*To*: Andreas Schwab <schwab@linux-m68k.org>*Cc*: beebe@math.utah.edu, "Nelson H. F. Beebe" <beebe@math.utah.edu>, debian-68k@lists.debian.org*Subject*: Re: 80-bit subnormals printed incorrectly on Debian 11 M68K*From*: "Nelson H. F. Beebe" <beebe@math.utah.edu>*Date*: Wed, 21 Jul 2021 10:21:16 -0600*Message-id*: <[🔎] CMM.0.95.0.1626884476.beebe@gamma.math.utah.edu>*In-reply-to*: <[🔎] 87tuknpx2n.fsf@igel.home>

Andreas Schwab responds to my problem report posted at https://lists.debian.org/debian-68k/2021/07/msg00000.html >> ... >> > The cause MIGHT be the incorrect value in <float.h> of LDBL_MIN_EXP: >> > the M68K system has -16382, whereas test output from every other >> > system in our farm that supports an 80-bit IEEE 754 format has -16381. >> >> This is correct. In the m68881 extended float format, denormals have an >> exponent bias of 0x3fff, whereas in the i387 extended float format, the >> bias is 0x3fffe. That means that a normalized number in m68881 ext >> format can have a biased exponent of zero. >> ... I must disagree. >From the cited M68000 Family Programmer's Reference Manual, on page 1-23, in Table 1-6. Extended-Precision Real Format Summary, the biased exponent is defined as 15 bits wide, with a bias of +16383 (0x3fff). In IA-32 Intel Architecture Software Developerâ??s Manual Volume 1: Basic Architecture, 2001, page 4-6, below Table 4-3, Floating-Point Number and NaN Encodings, it says: >> ... >> The biasing constant is 127 for the single-precision format, 1023 for >> the double-precision format, and 16,383 for the double >> extended-precision format. >> ... The Intel IA-64 Application Developer's Architecture Guide, May 1999, (Order Number: 245188-001) on page 5-1, in Table 5-1 has >> ... >> Total memory format width (bits) 32 64 80 128 >> Exponent bias +127 +1023 +16383 +16383 >> ... IEEE Std 754-1985, IEEE Standard for Floating-Point Arithmetic on page 3, says that the exponent bias for the single and double extended formats is unspecified. The later 2008 and 2019 IEEE Standards do not mention the 80-bit format. The IEEE 754 designers wrote a series of papers in the IEEE journal Computer in 1980, one of which is Jerome T. Coonen An Implementation Guide to a Proposed Standard for Floating-Point Arithmetic Computer 13(1) 68--79 (January 1980) https://doi.org/10.1109/MC.1980.1653344 Its Table 2 on page 70 shows a minimum exponent of the 80-bit format as less than or equal to -16383 (at the time, CPU designs for IEEE 754 were in progress at Intel and Motorola, and possibly also National Semiconductor, but those companies had not yet released details, or chips). The earliest hardware implementing the IEEE 754 draft was the Intel 8087 floating-point co-processor, which hit the market in the summer of 1980. It is described in detail in the book John F. Palmer and Stephen P. Morse The 8087 Primer Wiley (1984) ISBN 0-471-87569-4 The Motorola 68881 floating-point co-processor reached the market in 1984. It is described in MC68881 Floating-Point Coprocessor User's Manual, second edition (1985) See also https://en.wikipedia.org/wiki/IA-64 https://en.wikipedia.org/wiki/Intel_8087 https://en.wikipedia.org/wiki/Motorola_68881 https://en.wikipedia.org/wiki/NS32000 More information about floating-point designs can be found in this extensive bibliography of about 6900 literature references: http://www.math.utah.edu/pub/tex/bib/fparith.bib http://www.math.utah.edu/pub/tex/bib/fparith.bib Thus, three independent hardware designs --- M68K, IA-32, and IA-64 --- agree that the bias in the 80-bit format is 16363 (0x3fff). That in turn means that their in-CPU-register formats for the 80-bit size are identical, except for the question of what bit patterns are used for NaNs, which are not relevant for my report. The test output in my report shows that all three architectures have the same bit patterns for numbers on either side of the transition from normals to subnormals. The M68K subnormals in the output should have values of 2**k, but are in fact printed as half that. The test loop halves the x value on each iteration (an EXACT operation in binary floating-point), so the tabulated numbers must fall by exactly half. They do for x86 and IA-64, but not for M68K once subnormals are reached. ------------------------------------------------------------------------------- - Nelson H. F. Beebe Tel: +1 801 581 5254 - - University of Utah FAX: +1 801 581 4148 - - Department of Mathematics, 110 LCB Internet e-mail: beebe@math.utah.edu - - 155 S 1400 E RM 233 beebe@acm.org beebe@computer.org - - Salt Lake City, UT 84112-0090, USA URL: http://www.math.utah.edu/~beebe/ - -------------------------------------------------------------------------------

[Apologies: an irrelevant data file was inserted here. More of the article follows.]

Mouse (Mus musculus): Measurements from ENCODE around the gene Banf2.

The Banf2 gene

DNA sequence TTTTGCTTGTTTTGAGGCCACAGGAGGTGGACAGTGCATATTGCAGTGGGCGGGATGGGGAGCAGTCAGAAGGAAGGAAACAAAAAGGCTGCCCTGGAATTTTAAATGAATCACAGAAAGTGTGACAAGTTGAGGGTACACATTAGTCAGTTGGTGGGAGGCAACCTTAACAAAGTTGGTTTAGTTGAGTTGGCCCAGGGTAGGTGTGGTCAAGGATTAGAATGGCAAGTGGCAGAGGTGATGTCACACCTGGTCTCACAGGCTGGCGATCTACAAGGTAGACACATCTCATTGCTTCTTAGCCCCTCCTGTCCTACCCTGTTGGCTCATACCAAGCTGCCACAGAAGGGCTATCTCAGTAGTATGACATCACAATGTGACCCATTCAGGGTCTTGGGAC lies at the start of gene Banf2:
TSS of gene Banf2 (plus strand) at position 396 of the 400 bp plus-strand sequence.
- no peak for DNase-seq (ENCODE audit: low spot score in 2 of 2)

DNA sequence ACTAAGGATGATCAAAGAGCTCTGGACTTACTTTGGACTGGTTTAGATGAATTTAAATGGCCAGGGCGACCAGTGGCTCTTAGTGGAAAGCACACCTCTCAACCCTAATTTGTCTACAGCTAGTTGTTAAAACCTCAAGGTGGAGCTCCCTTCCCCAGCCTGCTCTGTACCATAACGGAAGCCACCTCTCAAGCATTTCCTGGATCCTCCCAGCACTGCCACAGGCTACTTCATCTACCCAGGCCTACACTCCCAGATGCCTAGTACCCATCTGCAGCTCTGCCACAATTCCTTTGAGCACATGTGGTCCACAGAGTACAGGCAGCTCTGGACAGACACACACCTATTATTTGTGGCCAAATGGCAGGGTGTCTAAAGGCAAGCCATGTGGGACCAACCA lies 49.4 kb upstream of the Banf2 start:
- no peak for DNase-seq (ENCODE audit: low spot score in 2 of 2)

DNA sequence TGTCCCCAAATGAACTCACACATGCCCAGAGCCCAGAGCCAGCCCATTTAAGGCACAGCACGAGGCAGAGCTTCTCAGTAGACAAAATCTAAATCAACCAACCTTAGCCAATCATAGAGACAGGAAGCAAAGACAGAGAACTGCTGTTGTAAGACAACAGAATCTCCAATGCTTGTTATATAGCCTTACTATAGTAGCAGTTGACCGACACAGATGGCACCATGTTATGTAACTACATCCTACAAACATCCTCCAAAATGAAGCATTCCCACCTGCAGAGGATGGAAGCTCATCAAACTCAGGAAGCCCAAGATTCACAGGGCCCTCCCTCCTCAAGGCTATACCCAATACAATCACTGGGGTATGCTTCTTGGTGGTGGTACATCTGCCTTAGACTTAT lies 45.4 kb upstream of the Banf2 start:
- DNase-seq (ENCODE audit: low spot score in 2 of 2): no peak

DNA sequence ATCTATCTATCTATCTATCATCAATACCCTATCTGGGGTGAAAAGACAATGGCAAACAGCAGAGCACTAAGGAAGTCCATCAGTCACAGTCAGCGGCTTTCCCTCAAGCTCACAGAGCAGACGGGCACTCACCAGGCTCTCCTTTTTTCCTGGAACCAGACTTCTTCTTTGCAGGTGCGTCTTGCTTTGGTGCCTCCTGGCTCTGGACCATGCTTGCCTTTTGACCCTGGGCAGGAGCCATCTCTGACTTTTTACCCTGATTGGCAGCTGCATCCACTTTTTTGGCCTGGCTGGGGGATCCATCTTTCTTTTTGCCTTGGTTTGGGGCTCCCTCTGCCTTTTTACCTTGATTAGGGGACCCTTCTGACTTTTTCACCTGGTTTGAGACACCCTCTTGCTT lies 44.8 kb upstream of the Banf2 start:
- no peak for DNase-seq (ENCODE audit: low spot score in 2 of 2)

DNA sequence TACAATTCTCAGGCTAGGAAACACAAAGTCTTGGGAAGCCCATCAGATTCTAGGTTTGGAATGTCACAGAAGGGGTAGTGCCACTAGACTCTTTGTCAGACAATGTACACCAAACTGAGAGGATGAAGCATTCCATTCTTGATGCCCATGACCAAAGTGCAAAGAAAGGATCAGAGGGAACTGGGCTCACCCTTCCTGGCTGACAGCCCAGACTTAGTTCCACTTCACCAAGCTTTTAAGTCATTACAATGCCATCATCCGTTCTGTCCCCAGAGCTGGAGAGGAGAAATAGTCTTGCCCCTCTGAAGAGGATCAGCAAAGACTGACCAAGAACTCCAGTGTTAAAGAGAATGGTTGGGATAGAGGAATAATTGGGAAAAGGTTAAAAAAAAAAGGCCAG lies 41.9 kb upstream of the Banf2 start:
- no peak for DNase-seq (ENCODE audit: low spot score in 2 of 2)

**Follow-Ups**:**Re: 80-bit subnormals printed incorrectly on Debian 11 M68K***From:*Andreas Schwab <schwab@linux-m68k.org>

**References**:**Re: 80-bit subnormals printed incorrectly on Debian 11 M68K***From:*Andreas Schwab <schwab@linux-m68k.org>

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